Incredible Jamaica ! Rigth here, lost in the middle of nowhere, stands the most beautiful boxing ring I’ve ever seen. It is a wooden ring, a hand-made one. Standing in front of it, the 39 year-old professional boxer Tsetsi Davis explains : I went into the woods to cut the trees. Then we built it up with my brother. It all started early last year, at his brother’s birthday party. I had no money to buy him a present, so I said :come outside, me give you a free round. His brother, Eric “ Club Rat ” Davis, is a keen boxer, but also a keen drinker and smoker. Not a professional boxer at all, but he’s never refused a fight. The two men went down the stairs of Club Rat’s house and started to fight in the middle of the yard. People passing by took a stop to have a look. Fifteen minutes later, several dozens of them were shouting and laughing at Club Rat who was knocked down by his brother. But he got up and they resumed the fight. At the end, we gave our gloves to the people-them, we put a light above them and they faught till the middle of the night. The youths challenged one another, sometimes bare-handed, in the middle of the muddy yard. The next week, people came early and we organized everything. A fight club was born, with neither rules nor gloves. Tsetsi Davis got a few pairs of worn gloves, finally, some boxing headgears, and started to teach a few things to the youths about boxing. There were so many people, says Tsetsi, those in the back said they could see nothing. So I had the idea to build the ring.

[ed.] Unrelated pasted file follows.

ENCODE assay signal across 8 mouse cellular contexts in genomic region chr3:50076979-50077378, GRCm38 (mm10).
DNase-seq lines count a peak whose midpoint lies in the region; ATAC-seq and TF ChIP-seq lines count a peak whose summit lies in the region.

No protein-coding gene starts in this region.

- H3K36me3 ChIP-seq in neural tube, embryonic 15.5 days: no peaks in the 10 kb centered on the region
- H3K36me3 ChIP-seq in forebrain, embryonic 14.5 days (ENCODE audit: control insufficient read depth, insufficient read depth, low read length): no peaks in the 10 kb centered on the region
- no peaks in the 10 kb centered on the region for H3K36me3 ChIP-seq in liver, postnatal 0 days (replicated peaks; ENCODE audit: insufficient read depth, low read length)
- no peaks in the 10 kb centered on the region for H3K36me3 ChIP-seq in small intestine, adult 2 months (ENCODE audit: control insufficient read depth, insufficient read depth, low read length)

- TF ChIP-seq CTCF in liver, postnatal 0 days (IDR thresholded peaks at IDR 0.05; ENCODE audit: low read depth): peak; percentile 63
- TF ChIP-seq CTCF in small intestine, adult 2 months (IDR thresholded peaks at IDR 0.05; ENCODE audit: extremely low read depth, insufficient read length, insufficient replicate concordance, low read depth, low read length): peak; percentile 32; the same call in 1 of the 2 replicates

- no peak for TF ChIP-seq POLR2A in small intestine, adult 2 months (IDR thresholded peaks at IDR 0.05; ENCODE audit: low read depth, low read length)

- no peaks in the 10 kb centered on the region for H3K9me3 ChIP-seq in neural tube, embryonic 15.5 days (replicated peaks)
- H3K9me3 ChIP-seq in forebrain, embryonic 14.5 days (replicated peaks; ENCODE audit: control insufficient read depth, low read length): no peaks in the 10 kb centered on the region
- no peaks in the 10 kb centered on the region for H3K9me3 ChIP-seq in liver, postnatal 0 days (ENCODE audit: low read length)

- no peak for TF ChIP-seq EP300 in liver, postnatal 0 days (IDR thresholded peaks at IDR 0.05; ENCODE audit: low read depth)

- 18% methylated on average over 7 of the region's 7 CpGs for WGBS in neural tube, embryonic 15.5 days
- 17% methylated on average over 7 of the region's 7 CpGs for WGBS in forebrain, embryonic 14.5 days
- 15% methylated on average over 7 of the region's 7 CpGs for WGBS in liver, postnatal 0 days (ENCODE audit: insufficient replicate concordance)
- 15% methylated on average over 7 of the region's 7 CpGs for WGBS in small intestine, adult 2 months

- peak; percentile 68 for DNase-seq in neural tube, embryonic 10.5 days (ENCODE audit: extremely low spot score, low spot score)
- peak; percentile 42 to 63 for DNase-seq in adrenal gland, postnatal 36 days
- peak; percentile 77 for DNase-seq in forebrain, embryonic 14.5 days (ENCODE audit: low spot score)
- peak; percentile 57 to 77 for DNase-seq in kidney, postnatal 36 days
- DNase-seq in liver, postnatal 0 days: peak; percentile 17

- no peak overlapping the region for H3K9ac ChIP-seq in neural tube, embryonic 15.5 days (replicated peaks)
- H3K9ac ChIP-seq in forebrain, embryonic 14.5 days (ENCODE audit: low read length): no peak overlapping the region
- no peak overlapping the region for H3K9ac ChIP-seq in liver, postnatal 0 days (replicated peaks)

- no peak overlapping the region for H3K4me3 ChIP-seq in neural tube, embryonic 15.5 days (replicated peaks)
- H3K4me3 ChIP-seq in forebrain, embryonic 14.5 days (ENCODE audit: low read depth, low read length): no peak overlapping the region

Today is a rainy day. Club Rat sweeps the water from the plastic covers laid on the ring, looking at a threatening sky with confidence. It ah-go good tonight, man, he smiles, exhibiting his golden tooth. Club Rat takes the fight club very seriously. Every Sunday evening, he sets up a little table at the back of the yard, to sell some white rum. At the end of the show, when people go back home, he desperately tries to sell some DVDs shot during the former evenings. Support the fight club ! he shouts. But the youths don’t have enough money to buy beers, they ain’t gonna buy a DVD. Ah so it go, shruggs Rat. We keep the vibes alive, anyhow - that’s the most important thing. Club Rat and Tsetsi never got any support in life. The boxer trains at the GC Foster Gymnasium where the material is in poor condition. The ring dates from the 70’s, it was given to Jamaica by the Cubans – Jamaica was then run by a socialist. One old scratched bag only, no shower, no gloves, nothing. The floor of the ring has been covered up with torn blankets, the fighters just stumble down every minute. The worn ropes of the ring have been repaired so many times, they regularly break in the middle of a round. During a fight, a young boxer leaned against them and suddenly fell backwards as the rope broke, landing 5 feet lower on his neck. He recovered quickly but this fall might have been a dramatic one.